A Look at Venture Capital in the Cannabis Industry with Roger Tilton
Venture capital funds dedicated to particular market niches are nothing new. Those specific to the cannabis industry, however, are a bit more novel. But a cannabis investment company that began on April 20? That’s the date in 2016 when Roger Tilton, a 27-year veteran investment advisor, left his day job and announced full_tiltON ventures, LLC, his new venture fund dedicated to the cannabis industry.
I started this in April of last year to invest in early-stage legal-cannabis related companies. Since then, I’ve talked with more than 400 cannabis-related companies.
During an exclusive interview with CannaBiz Journal, Tilton shares his plans for the new company and makes a few predictions regarding legalization in California and at the federal level.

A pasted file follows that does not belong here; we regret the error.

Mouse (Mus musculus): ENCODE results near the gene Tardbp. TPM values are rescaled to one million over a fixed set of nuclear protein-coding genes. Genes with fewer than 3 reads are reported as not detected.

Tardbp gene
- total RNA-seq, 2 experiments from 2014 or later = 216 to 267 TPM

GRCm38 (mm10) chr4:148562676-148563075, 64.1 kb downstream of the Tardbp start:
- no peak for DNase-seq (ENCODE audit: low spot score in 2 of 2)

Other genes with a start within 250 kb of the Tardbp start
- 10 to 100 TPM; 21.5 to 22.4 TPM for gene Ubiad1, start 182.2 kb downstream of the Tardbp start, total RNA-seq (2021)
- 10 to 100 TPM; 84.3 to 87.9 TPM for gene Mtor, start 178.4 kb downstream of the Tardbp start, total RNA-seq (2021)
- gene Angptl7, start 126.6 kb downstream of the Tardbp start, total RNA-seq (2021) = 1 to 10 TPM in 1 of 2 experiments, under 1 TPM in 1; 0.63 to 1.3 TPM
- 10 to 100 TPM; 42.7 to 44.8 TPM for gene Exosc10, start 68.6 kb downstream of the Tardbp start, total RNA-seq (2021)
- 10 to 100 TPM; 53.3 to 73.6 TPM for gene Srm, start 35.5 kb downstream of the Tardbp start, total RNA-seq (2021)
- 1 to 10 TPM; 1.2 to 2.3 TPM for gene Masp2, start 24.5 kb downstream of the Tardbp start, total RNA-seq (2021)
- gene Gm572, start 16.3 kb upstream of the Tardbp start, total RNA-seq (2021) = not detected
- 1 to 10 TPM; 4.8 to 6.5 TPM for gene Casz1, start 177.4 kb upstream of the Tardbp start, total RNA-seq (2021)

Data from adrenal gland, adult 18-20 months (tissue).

CannaBiz Journal: What prompted you to start full_tiltON ventures, your new cannabis-centric investment firm?”
Roger Tilton: It’s really just a logical extension of what I’ve been doing for 27 years: Matching investors with investments. Venture capital is at the top of the risk pyramid for investment. And venture capital for cannabis is the greatest risk because it’s federally illegal.
We’re looking for companies to invest in that aren’t actually getting their hands dirty. We’re looking for tech companies and software companies and those that are developing smartphone apps for the cannabis industry. These new entrepreneurs are laser-focused on their tech for the cannabis industry. But maybe they’re missing the big picture; maybe what they’re doing could be applied to the world in general.”